Ottawa still failing to deal with First Nations’ Dilemmas
TheStar.com – News/Investigations/Government – Broken Peoples Broken Policy: A Star Investigation
Published On Sat Oct 30 2010. Brett Popplewell, Staff Reporter
When it comes to pricey, much-heralded but forgotten tomes, few have gathered more dust than the 1996 Report of the Royal Commission on Aboriginal Peoples — a 4,000 page document on Canada’s systemic mistreatment of its native peoples.
Commissioned by Parliament in the wake of the Oka Crisis, the report boils down to this central conclusion: “The main policy direction, pursued for more than 150 years, first by colonial then by Canadian governments, has been wrong.”
With a $50 million price tag, the commission’s final report was trumpeted as both “the most expensive royal commission ever” — and the most inspired.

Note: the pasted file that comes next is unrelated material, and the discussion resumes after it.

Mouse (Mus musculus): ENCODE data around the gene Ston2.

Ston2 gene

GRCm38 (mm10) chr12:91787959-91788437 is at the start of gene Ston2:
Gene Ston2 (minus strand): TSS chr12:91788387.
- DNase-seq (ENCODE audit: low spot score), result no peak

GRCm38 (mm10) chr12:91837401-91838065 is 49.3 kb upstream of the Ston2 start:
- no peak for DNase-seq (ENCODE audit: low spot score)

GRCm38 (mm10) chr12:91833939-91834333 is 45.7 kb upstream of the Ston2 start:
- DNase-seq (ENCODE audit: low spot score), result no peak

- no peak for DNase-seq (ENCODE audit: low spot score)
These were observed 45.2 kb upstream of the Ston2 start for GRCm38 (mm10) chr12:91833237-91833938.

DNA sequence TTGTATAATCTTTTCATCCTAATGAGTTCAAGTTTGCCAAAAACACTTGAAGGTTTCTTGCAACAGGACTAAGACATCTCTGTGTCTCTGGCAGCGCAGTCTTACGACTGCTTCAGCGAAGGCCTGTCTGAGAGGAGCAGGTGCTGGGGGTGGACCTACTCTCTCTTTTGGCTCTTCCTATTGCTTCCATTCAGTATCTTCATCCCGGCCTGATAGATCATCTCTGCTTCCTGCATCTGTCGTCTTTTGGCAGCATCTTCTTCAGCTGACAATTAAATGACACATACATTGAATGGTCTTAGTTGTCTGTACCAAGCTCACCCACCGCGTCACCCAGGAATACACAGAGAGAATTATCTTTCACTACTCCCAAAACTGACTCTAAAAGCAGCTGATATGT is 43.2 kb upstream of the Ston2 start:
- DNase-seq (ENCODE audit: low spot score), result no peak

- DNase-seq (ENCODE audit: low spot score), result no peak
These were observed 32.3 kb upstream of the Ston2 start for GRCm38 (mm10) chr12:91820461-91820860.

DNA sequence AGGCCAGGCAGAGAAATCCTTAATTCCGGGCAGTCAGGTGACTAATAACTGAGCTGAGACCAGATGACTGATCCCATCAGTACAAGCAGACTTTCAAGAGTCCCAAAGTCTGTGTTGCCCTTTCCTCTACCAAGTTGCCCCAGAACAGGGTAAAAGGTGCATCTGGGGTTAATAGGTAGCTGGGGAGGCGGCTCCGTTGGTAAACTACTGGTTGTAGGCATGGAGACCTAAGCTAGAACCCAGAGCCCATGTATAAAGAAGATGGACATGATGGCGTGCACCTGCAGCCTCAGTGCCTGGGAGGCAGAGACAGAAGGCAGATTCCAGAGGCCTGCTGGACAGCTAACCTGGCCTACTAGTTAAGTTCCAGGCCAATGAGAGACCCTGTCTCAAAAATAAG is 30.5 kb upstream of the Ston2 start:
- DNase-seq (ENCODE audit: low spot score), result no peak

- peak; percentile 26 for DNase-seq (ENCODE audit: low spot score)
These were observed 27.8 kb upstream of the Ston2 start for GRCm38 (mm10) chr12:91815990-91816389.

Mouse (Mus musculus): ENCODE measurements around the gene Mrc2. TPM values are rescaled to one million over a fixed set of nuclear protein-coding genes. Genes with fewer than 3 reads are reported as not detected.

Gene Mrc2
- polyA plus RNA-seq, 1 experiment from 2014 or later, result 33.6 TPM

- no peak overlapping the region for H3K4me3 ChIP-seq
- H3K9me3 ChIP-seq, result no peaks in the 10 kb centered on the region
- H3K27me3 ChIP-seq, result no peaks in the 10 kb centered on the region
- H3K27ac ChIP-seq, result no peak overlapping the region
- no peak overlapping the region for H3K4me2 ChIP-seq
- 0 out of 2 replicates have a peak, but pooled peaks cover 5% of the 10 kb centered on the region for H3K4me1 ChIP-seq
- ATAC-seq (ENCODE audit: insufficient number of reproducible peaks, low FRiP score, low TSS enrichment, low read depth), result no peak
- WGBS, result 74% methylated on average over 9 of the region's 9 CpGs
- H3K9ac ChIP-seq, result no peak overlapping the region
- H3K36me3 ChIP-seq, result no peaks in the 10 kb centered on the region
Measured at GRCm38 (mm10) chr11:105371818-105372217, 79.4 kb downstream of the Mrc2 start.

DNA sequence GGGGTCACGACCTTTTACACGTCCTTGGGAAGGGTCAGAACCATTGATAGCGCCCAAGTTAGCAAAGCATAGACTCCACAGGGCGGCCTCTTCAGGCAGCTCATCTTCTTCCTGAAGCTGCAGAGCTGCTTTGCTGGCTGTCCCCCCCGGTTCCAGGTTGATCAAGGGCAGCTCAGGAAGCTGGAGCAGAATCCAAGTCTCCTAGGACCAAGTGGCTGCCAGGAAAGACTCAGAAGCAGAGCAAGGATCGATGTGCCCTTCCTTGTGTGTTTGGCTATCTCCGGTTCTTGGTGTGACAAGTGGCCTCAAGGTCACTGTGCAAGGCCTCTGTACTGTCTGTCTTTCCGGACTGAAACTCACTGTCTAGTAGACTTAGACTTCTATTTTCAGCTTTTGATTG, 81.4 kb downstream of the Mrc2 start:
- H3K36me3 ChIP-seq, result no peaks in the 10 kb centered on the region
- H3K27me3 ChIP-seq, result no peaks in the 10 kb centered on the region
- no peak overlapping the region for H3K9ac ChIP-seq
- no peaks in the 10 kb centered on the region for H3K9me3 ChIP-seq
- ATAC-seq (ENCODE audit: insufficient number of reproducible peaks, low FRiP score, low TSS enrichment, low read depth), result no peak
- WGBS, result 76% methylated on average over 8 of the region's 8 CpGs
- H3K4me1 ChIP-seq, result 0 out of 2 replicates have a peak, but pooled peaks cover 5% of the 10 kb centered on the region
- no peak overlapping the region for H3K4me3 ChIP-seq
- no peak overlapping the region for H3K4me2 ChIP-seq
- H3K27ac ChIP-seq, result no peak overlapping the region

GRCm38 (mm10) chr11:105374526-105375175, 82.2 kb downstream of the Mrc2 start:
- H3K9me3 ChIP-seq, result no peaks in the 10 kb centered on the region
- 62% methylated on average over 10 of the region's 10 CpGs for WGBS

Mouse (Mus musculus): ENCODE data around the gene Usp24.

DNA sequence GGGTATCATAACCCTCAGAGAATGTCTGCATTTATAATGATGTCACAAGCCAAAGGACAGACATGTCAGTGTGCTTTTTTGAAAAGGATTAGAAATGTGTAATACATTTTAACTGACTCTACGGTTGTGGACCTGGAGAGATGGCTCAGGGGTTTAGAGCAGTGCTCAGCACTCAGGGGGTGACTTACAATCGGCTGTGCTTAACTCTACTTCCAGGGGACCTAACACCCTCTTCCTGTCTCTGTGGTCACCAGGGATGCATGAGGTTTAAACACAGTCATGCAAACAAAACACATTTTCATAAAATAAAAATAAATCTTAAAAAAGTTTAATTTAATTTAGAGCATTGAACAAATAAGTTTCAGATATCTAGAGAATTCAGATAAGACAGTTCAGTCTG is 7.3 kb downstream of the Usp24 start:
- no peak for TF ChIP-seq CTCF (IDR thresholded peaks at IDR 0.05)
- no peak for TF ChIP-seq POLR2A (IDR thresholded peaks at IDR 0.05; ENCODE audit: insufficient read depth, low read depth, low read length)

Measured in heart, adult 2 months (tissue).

It made more than 400 recommendations, ranging from the symbolic (a proclamation by the Queen apologizing for past “harmful actions”) to the pragmatic (the convening of a first ministers’ conference in six months to tackle the issues).
It called on Indian bands to organize themselves not as hundreds of distinct communities, but rather as 60 to 80 identifiable nations, united by language and culture, that would have stronger voices. It said the government should recognize those nations and give them sufficient territory from stocks of Crown land to make them economically viable. And it recommended that for 25 years, an additional $1.5 billion a year be spent on Indian affairs to help break the cycle of dependency and foster economic independence.
It also recommended that the government dismantle Indian and Northern Affairs and replace it with two new federal departments.
“The commission has given Canadians a challenge to turn their relationship with aboriginal peoples from a serious and growing problem into an asset,” a November 1996 Toronto Stareditorial declared. “Just how we handle that challenge will say much about us as a nation.”
Fourteen years and three prime ministers later, the five-volume report and most of its clarion calls to action remain unfulfilled.
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